Posts Tagged ‘www.ugowrite.blogspot.com’

This House Is Not For Sale!

September 10, 2010

By Ugochukwu Ejinkeonye  

“Why do I ever think of things falling apart? Were they ever whole” – Arthur Miller, Late American playwright and essayist    

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I am forced by some very discomforting thoughts to remember today Bessie Head, the late South African writer and her 1989 collection of short stories entitled, Tales Of Tenderness And Power. I remember particularly one of the stories in that collection captioned,  “Village People,” especially, its opening lines which reads: “Poverty has a home in Africa – like a quiet second skin. It may be the only place on earth where it is worn with an unconscious dignity.” 

 

When Will These Embarrassing Notices Stop?

When Will These Embarrassing Notices Stop?

Now, this is one assertion that immediately compels one to start visualizing images of scenes and objects that readily constitute benumbing evidences of “dignified poverty” spread all over Africa, where people try to give some form of shine and panache to a very horrible situation they have somehow convinced themselves would always be with them. In those two brief lines, Ms. Head states a truth about Africa which we may find very demoralizing and objectionable, but which would remain extremely difficult to contradict.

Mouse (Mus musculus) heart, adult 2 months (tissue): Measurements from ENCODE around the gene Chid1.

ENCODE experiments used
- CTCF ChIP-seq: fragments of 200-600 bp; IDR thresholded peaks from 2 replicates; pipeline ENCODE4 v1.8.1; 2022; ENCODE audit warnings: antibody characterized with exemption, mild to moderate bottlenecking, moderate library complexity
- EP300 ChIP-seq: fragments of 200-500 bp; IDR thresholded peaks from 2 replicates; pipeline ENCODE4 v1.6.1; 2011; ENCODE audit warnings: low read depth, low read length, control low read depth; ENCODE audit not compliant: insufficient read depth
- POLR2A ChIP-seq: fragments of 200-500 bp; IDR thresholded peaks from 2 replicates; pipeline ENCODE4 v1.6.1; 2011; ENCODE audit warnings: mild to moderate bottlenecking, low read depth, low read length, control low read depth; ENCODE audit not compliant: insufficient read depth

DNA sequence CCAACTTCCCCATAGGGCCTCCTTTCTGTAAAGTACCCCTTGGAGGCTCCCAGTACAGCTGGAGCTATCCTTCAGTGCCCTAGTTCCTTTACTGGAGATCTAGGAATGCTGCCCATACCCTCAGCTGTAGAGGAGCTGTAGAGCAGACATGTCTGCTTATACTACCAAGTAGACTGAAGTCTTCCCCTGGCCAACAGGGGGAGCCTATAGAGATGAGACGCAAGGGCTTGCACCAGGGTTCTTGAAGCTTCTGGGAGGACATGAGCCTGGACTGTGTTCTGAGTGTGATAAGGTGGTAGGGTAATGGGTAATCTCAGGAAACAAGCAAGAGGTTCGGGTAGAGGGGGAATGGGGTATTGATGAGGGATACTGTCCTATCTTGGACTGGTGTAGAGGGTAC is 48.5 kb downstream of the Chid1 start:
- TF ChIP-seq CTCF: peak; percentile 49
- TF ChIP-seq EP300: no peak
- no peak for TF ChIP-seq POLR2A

But is poverty the only thing we appear to have accepted as inevitable component of life in this part of the world? What about crime? How come crime appears to have gradually become too natural with us in Nigeria here, that we even go ahead to put up notices to moderate its operation? We appear to relish more the very unpleasant job of merely alerting people to it than doing anything to stamp it out. Now, if I may ask: what usually occurs to your mind each time you enter a hotel room in Nigeria and on the wash-basin, dressing mirror, bed-sheet or towel you see the following inscription: “Hotel Property, Do Not Remove!”   

If you ask me, this warning simply takes it for granted that guests would naturally wish to remove those items, and so to forestall that, care is taken to advise them not to remove those particular items as the hotel is still in need of them. In other words, the absence of such a warning on any other item should be construed as an automatic authorization any guest requires to move those things together with his personal effects, if he so wishes, at the expiration of his stay.  That’s just the implication.  Or have we not also thought about that? What are we then, by this practice, telling numerous foreign visitors that use those hotel rooms daily about ourselves?  

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Criminalisation of Poverty

August 12, 2010

  By Ugoochukwu Ejinkeonye  

 It was a normal news report in a not too recent newspaper; the type we are used to seeing regularly, but would, most likely, merely glance through before turning our attention to more ‘important’ matters. But when I saw this particular report, confined to a small corner of the newspaper, something about it spoke a very clear message to my heart.